The Danger of Making a Public Show of Incubators for Babies

The Lancet, February 5, 1898, pages 390-391.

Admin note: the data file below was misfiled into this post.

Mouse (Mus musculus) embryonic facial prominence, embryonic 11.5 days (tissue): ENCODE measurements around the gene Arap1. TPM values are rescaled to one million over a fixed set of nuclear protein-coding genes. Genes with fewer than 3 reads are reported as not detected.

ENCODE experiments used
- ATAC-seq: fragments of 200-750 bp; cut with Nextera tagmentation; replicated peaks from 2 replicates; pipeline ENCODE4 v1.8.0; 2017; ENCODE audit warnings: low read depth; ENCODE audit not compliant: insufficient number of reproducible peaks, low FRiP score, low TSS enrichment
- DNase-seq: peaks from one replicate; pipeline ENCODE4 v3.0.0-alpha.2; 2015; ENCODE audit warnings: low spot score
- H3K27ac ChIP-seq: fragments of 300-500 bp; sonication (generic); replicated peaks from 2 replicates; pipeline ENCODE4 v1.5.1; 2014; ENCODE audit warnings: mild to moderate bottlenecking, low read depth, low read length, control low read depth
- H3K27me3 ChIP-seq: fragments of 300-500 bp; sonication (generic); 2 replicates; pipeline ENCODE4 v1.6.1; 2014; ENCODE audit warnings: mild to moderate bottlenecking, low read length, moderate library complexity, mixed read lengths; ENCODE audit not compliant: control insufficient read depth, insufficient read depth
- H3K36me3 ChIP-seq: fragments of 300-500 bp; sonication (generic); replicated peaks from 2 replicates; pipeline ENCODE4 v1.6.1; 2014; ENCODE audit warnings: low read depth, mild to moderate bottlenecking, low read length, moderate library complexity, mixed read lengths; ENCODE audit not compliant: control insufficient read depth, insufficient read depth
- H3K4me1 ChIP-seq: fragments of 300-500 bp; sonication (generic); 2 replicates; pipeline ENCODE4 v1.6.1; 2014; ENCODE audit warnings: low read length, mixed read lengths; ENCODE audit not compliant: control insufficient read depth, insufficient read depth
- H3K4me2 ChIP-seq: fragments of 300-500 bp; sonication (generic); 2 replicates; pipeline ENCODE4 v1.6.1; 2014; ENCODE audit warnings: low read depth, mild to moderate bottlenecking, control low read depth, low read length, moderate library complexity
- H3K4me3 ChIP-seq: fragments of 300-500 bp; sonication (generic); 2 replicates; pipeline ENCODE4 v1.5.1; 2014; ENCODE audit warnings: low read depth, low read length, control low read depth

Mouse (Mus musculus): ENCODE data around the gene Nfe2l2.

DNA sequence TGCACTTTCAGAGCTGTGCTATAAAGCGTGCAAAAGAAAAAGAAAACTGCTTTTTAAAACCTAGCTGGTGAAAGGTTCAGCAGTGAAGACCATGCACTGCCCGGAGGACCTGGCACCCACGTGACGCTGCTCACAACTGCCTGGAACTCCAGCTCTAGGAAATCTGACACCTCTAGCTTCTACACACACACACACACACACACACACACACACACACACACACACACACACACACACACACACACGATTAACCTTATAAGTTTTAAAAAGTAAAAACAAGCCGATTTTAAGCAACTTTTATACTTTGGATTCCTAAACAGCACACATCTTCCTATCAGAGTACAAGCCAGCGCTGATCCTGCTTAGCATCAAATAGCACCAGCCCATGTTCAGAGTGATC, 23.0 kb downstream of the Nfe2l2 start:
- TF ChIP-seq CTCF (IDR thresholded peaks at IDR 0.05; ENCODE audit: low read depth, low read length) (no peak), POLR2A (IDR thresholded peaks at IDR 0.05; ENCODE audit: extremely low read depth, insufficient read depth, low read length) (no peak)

The introduction of incubators for babies into this country has been favourably noticed in The Lancet. The incubators which we described were exhibited at Earl’s-court. [See The Lancet, May 29th, 1897.] They were manufactured by scientific instrument makers of high reputation who provide many of the apparatus used in Professor Koch’s laboratory. Skilled attendants were employed who had been specially trained not merely in the care of babies and the management of incubators but more particularly in the nursing of prematurely born or especially debilitated infants. Again, though the Victorian Era Exhibition was looked upon as a mere pleasure resort by many it was also a serious exhibition where objects of art of great value were collected side by side with scientific inventions bearing on medical and public health questions. Thus surraounded there was nothing derogatory to the dignity of the healing art in the exhibition of incubators at Earl’s-court. Also a healthy site was chosen in the broadest part of the gardens where there was plenty of fresh air. The incubators were scientifically ventilated and only received the air taken from the outside. This exhibition had an extraordinary success. On one occasion there were no less than 3600 visitors in a single day. This success, however, has not proved an unmixed blessing. It attracted the attention and cupidity of public showmen, and all sorts of persons, who had no knowledge of the intricate scientific problem involved, started to organise baby incubator shows just as they might have exhibited marionettes, fat women, or any sort of catch-penny monstrosity. It is therefore necessary that we should at once protest that human infirmities do not constitute a fit subject for the public showman to exploit. Incubators are only useful for prematurely-born children, and especially for infants whose lives cannot possibly be saved any other way. Therefore constant medical supervision and the presence day and night of nurses trained in the use of incubators and of wet-nurses is indispensable. To organise all this in a satisfactory manner necessitates a considerable outlay and cannot be lightly undertaken by inexperienced persons. An incubator show, if such there must be, should correspond in every respect to a hospital ward. Now, at the World’s Fair held at the Agricultural Hall, Islington, there is an incubator show where the charge for admittance is only 2d. We fail to see how this small sum can cover the cost of properly trained attendants and of wet-nurses. On visiting this exhibition we were informed that the infants were fed by their mothers -- but how can the mothers attend during the whole of the night at the Agricultural Hall and where is their sleeping accommodation? Then, again, the incubators do not derive their air supply from without. The infants breathe the atmosphere of the interior of the Agricultural Hall, where, apart from the numerous visitors, the whole of Wombwell’s menagerie is kept. Just opposite the incubators there are some leopards and everyone is familiar with the obnoxious odor that arises from cages in which such animals are incarcerated. There is a similar exhibit at the Royal Aquarium, and we cannot think that the dust of bicycle racing, the smoking of the men, and the exhalations from the crowd of people who visit that resort are likely to constitute an atmosphere suitable for prematurely born infants. Of the thousands who daily flock to these two buildings, how many convey pathogenic germs which may enter the incubators since they are not ventilated from without? Is it in keeping with the dignity of science that incubators and living babies should be exhibited amidst the aunt-sallies, the merry-go-rounds, the five-legged mule, the wild animals, the clowns, penny peep-shows, and amidst the glare and noise of a vulgar fair? At Barnum and Bailey's Show also there is an incubator show where, however, the air is brought in from without; but, again, what connexion is there between this serious matter of saving human life and the bearded woman, the dog-faced man, the elephants, the performing horses and pigs, and the clowns and acrobats that constitute the chief attraction to Olympia? But if music-hall proprietors, caterers for refreshments at exhibitions, and public showmen generally who have no sort of scientific training are going to start baby incubator shows in all parts of the country the question arises whether the attention of the sanitary authorities should not be directed to the dangers that may result. It is easy to foresee what is likely to happen. The most obvious way to avoid all difficulties is to obtain the loan of fully developed and healthy babies. The general public would scarcely detect this fraud, and these shows might easily degenerate into a disguised form of baby farming. The sanitary authorities should be particular in inquiring whether there is a proper supply of healthy wet-nurses. Under ordinary circumstances there should be not less than one wet-nurse for every two infants. It should be ascertained whether these nurses sleep on the premises and are awakened every three hours to feed the children. If no efficient check be applied bogus shows will probably be organised, then the mothers will be made to go and feed the children in the daytime and carry them home at night. Even an ordinary infant could not safely stand such a transition. If, however, the infant is really prematurely born it would be little short of homicide to remove it from a warm incubator and carry it home at night through the possibly cold, foggy streets. We are all the more anxious that these incubator shows should be energetically dealt with and rigorously suppressed as the experience acquired on the continent, and notably at the Paris maternity, clearly indicates that incubators when managed by properly qualified persons are instrumental in saving many lives.